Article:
4
$\begingroup$

If $u$ is harmonic and bounded in $B_1(0)\setminus\{0\}$, then can we say that $u$ is harmonic in $B_1(0)$? I believe the answer is yes and I think the way to show it is by the Mean Value Property... but there is a problem. For $|x|<1/2$ and $|x|<r<1/2$, how do we know that $\frac{1}{|B_r|}\int_{B_r(x)} u(y) dy =u(x)$? Since $u$ is harmonic in the punctured ball, the MVP holds only when $B_r(x)\subset B_1(0)\setminus\{0\}$. How does one get around this problem?

Note we are working in $\mathbb{R}^n$ for some $n\geq 3$

$\endgroup$
4
$\begingroup$

Define $$ \newcommand{\dashint}{\mathchoice{\rlap{\,\,-}\int}{\rlap{\,-}\int}{\rlap{\ -}\int}{\rlap{\,-}\int}} \dashint_Af(x)\,\mathrm{d}x=\frac1{|A|}\int_Af(x)\,\mathrm{d}x $$

Using $(1)$ and $(2)$ from this answer and $|S(r,p)|=\omega_{n-1}r^{n-1}$, we get that $$ \begin{align} &r_2^{n-1}\frac\partial{\partial r}\dashint_{S(r_2,p_2)}u(x)\,\mathrm{d}\sigma-r_1^{n-1}\frac\partial{\partial r}\dashint_{S(r_1,p_1)}u(x)\,\mathrm{d}\sigma\\ &=\frac1{\omega_{n-1}}\int_{B(r_2,p_2)\setminus B(r_1,p_1)}\Delta u(x)\,\mathrm{d}x\\[6pt] &=0\tag1 \end{align} $$ where $r_k\gt|p_k|$ (the origin is inside both spheres).

Thus, for some constant $C$, independent of $p$ (as long as $r\gt|p|$), $$ r^{n-1}\frac\partial{\partial r}\dashint_{S(r,p)}u(x)\,\mathrm{d}\sigma=C\tag2 $$ Therefore, $$ \dashint_{S(r,p)}u(x)\,\mathrm{d}\sigma =\left\{\begin{array}{} A(p)-\frac{C}{(n-2)\,r^{n-2}}&\text{if }n\ge3\\ A(p)+C\log(r)&\text{if }n=2 \end{array}\right. \tag3 $$ If $u$ is bounded, then by considering $p=0$, we get $C=0$, and therefore, for $r\gt|p|$, $$ \dashint_{S(r,p)}u(x)\,\mathrm{d}\sigma=A(p)\tag4 $$ Since $u$ is harmonic away from $0$, the Mean Value Property says that for $r\lt|p|$, $$ \dashint_{S(r,p)}u(x)\,\mathrm{d}\sigma=u(p)\tag5 $$ However, because $u$ is smooth away from $0$, and bounded, $\dashint_{S(r,p)}u(x)\,\mathrm{d}\sigma$ is a continuous function of $r$. That is, $A(p)=u(p)$ and we have $(5)$ for all $r$.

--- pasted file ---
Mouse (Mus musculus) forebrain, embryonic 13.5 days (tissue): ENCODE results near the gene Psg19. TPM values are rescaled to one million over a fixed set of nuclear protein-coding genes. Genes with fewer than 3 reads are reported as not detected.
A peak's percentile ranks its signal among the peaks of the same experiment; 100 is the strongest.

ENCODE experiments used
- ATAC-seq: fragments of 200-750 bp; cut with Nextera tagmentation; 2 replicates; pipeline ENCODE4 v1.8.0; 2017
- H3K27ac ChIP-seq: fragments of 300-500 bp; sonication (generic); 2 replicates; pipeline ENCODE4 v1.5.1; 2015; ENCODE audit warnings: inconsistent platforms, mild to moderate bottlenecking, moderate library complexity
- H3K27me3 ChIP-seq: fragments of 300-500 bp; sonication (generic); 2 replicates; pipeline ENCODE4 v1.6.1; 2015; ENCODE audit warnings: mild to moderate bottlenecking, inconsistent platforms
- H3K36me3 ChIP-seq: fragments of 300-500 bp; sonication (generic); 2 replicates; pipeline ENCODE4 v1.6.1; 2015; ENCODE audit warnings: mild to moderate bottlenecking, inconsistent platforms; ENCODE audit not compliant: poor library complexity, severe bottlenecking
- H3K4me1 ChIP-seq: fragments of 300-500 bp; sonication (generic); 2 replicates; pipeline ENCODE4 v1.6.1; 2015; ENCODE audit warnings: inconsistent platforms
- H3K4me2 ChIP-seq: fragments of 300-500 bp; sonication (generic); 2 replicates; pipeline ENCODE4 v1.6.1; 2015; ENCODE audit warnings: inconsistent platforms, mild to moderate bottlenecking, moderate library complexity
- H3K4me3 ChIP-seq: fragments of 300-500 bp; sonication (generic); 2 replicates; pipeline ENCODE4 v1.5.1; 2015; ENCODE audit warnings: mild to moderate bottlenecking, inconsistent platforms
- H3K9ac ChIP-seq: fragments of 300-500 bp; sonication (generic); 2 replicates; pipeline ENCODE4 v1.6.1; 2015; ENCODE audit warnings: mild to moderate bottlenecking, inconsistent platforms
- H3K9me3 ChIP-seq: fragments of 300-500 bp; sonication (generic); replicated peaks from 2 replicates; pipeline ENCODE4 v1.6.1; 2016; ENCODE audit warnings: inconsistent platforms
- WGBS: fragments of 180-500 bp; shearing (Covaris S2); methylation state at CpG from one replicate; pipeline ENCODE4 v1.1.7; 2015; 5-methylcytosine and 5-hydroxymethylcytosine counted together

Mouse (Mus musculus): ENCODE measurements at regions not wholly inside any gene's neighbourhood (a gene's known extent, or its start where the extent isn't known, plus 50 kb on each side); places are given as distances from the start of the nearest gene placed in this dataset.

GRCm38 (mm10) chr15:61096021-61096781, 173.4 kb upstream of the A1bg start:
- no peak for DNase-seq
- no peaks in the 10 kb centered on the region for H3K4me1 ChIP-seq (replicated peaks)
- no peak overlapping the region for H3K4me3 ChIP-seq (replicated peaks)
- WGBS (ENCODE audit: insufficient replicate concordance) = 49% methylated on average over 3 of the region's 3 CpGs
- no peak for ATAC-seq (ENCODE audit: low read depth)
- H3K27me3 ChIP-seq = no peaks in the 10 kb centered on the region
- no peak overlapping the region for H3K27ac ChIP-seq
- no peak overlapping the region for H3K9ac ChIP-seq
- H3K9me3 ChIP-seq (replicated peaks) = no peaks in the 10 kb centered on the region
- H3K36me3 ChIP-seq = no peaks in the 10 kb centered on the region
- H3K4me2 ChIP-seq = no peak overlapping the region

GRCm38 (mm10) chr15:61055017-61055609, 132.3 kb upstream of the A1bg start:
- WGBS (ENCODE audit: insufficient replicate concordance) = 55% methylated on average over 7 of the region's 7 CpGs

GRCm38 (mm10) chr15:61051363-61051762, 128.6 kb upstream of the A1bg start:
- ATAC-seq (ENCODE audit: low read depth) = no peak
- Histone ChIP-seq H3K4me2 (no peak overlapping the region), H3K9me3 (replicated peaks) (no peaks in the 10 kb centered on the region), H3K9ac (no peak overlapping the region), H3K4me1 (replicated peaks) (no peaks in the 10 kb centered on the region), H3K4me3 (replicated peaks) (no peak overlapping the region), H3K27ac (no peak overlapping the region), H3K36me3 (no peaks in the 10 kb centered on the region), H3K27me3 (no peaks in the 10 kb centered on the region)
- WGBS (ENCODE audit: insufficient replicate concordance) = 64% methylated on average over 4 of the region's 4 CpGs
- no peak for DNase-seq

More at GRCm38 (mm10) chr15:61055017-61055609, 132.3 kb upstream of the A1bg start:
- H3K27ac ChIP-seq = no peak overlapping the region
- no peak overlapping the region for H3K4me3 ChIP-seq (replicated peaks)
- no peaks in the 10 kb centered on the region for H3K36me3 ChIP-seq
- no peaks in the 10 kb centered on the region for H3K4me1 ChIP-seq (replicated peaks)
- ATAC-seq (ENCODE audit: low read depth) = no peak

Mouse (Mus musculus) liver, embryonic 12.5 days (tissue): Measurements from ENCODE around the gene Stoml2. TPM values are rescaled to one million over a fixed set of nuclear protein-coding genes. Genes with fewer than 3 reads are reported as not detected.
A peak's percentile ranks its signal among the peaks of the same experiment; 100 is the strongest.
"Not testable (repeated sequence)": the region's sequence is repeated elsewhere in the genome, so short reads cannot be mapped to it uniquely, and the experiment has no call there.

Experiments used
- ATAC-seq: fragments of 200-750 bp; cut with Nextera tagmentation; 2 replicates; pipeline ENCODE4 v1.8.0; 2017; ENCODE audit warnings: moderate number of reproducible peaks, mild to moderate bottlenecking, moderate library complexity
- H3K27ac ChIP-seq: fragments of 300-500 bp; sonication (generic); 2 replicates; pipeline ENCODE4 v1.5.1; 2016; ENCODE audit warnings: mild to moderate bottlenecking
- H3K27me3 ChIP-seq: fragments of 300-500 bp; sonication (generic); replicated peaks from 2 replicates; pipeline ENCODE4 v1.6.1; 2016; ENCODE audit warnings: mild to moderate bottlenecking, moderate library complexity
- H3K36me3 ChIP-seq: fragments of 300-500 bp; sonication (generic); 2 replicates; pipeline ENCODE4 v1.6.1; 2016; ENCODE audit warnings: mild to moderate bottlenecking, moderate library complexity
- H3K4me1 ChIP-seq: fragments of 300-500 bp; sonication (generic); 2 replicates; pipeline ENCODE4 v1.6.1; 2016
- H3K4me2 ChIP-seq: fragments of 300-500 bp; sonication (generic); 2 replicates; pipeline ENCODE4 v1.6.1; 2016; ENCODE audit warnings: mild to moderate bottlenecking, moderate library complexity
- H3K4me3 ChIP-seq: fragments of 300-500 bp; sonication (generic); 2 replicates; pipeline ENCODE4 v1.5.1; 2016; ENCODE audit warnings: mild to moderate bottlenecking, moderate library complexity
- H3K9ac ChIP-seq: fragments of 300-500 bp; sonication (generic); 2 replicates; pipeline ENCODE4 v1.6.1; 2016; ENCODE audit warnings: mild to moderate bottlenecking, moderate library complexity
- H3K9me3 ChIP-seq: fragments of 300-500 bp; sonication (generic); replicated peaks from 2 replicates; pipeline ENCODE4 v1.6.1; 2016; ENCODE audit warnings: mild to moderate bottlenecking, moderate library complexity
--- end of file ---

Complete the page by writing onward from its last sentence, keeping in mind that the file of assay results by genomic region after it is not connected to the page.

$\endgroup$
3
$\begingroup$

The function $u$ is harmonic on a neighborhood of $0$ with $u(x) |x|^{n-2} \to 0$ as $x\to 0$, so it extends to a harmonic function across $0$. (This is a standard result about harmonic functions, but the proof is basically solving the Dirichlet problem on a small punctured ball around $0$ with boundary value $u$, then using the maximum principle and the condition above to ensure that this new solution must just be $u$ itself.)

$\endgroup$
  • $\begingroup$ Ok...We have not learned about that yet. Is there a way of solving this without using this result (or without proving it?) $\endgroup$ – Adam Martens Sep 15 at 2:44

Your Answer

By clicking “Post Your Answer”, you agree to our terms of service, privacy policy and cookie policy

Not the answer you're looking for? Browse other questions tagged or ask your own question.